What do you think about the medieval church? Do you feel a sense of connection to it or see it as a time of apostasy? Do you think it’s vital for your church to be able to trace its history to the time of the apostles (called successionism), or do you believe God restored the church at some point in history (called restorationism)? Your answer will probably influence which church you consider home.
Several of my favorite theologians of grace are Anglican, so, curious person that I am, I started reading about why Evangelicals might stay Anglican or convert to Anglicanism (see here and here and here).
For example, Michael F. Bird explained his reasons for leaving the Baptists in “Why Be Anglican?” Although he had good things to say about the Baptist faith, in his opinion, a significant weakness was its negative judgment of the historical church:
“Biggest drawbacks were a big lack catholicity (as if everything before Luther was pure darkness and even Luther was a confused Christian)…”
By “a big lack of catholicity,” Bird means Baptists don’t feel connected to the historical church. Catholic means universal, i.e., the church in all ages. That’s often interpreted in terms of a visible institution. If Baptists are familiar with church history at all, they often reject the Medieval church as apostate, preferring to believe there must have been a succession of nonconformist churches throughout history, as popularized by James Milton Carroll’s pseudo-historical The Trail of Blood. Bird was not convinced by that wholly negative judgment and found that Anglicanism allowed him to be both Protestant and “broadly Catholic” so he could recover the “patristic sources for our theology.”
Are Baptists too harsh on the state of the Medieval church? If you think so, then consider a second quote, this one from David Bentley Hart, an Orthodox theologian with an impeccable knowledge of church history:
“the entire way of life that was at one time the very essence of Christian existence, with its contempt for wealth and its civic dereliction and its hostility to the mechanisms of power by which societies and nations and empires thrive and survive and perpetuate themselves, is the very way of life to which most Christian culture throughout the centuries has proved implacably hostile…It would be no exaggeration to say that, viewed entirely in historical perspective, cultural and institutional ‘Christianity’ has, for most of its history, consisted in the systematic negation of the Christianity of Christ, the apostles, and the earliest church” (Hart, Tradition and Apocalypse, pp. 34-35, emphasis added).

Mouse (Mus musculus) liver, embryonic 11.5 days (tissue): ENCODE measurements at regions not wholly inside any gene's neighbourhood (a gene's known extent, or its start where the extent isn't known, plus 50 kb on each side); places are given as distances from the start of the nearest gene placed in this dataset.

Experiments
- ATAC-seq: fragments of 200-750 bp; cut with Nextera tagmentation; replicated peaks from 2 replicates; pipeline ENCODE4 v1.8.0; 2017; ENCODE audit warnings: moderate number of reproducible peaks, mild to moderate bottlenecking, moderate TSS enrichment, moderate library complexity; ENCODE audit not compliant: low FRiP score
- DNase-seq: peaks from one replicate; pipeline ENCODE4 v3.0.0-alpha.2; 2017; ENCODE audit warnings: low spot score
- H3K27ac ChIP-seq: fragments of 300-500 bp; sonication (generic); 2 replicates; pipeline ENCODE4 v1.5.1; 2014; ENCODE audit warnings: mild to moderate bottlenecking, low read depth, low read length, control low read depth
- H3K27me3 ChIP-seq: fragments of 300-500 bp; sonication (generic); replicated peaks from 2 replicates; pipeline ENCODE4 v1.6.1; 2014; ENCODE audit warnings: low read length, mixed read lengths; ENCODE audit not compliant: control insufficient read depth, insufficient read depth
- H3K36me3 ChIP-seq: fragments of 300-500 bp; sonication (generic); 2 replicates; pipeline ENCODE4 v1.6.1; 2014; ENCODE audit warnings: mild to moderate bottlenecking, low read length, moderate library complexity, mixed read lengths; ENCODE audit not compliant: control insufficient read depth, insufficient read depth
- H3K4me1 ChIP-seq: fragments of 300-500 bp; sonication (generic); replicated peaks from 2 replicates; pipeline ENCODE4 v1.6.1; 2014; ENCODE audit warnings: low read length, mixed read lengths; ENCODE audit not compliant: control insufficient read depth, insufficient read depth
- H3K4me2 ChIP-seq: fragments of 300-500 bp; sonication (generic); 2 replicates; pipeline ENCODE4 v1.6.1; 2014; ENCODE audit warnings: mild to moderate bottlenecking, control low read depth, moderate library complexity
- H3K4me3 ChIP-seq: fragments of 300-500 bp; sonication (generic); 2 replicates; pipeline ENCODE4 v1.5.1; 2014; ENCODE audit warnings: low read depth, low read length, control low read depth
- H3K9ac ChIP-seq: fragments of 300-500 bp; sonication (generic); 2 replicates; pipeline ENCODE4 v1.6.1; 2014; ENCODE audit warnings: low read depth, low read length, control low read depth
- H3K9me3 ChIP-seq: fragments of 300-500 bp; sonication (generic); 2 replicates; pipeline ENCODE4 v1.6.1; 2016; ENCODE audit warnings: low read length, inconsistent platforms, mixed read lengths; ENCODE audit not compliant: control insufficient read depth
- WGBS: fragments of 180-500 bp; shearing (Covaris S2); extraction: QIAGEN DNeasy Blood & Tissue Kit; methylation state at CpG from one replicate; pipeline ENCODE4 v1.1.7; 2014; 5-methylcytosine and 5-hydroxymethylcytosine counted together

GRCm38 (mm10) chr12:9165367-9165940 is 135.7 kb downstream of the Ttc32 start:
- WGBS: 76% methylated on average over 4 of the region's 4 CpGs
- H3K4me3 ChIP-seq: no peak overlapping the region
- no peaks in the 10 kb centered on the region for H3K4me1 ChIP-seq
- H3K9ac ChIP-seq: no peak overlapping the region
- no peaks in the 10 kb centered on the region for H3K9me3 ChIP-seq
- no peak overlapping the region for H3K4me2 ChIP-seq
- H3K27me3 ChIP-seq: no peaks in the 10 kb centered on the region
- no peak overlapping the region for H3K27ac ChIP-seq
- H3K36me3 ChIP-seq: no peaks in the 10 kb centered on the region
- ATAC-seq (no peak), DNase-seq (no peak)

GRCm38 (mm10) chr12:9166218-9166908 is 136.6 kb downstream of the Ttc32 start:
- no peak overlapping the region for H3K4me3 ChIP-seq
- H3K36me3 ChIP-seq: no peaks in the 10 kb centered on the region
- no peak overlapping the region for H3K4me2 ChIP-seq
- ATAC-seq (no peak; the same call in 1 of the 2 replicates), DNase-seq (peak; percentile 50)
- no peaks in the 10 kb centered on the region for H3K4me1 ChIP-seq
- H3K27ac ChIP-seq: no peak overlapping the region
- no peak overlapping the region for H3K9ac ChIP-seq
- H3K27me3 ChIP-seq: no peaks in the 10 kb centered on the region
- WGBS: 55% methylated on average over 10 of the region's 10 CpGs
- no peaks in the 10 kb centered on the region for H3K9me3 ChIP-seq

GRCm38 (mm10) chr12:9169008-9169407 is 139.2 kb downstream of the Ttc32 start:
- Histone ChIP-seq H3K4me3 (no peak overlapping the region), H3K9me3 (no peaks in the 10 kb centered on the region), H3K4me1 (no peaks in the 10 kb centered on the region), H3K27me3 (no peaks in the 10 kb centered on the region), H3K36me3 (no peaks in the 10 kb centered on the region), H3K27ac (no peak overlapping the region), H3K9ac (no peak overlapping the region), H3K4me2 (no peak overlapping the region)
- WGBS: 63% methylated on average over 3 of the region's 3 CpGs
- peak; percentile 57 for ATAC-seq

Read that last part again. According to Hart, Christendom was the systematic negation of the Christianity of Christ! That’s as strong a claim as you’ll hear from any fundamentalist Baptist. (To be fair, Hart would also say a great deal of good was happening in the church, too.)
What does this mean for Free Grace?
If Hart’s right that Christendom negated the Christian way of life, is it really so far-fetched to believe it also negated the gospel?
By that, I don’t mean the message of Jesus’ death, burial, and resurrection. The Medieval church preached those truths.
Instead, I mean the message of how Jesus gives us eternal salvation through simple faith in Him (e.g., John 3:15-18; Gal 2:16; 1 Tim 1:16). There’s no question in my mind that the Medieval church salvation by works, not salvation by grace, through faith, apart from works (Eph 2:8-9). The Reformation came about due to a rediscovery of the doctrine of justification by faith apart from works.
So what do you do with church history?
While I’m skeptical of the Baptist attempt to find a succession of faithful groups in history (Christendom was too good at exiling or killing “heretics”), I’m confident that God has always used His Word to save individuals in all ages.
The Medieval church read the Scriptures throughout the liturgical year, which included evangelistic verses such as John 3:16. Some people must have believed in Jesus for their salvation. And when the moment they did, they became permanent members of the universal Body of Christ. That’s the only meaning of “catholic” that really matters. Are you a member?
Send your questions or comments to Shawn.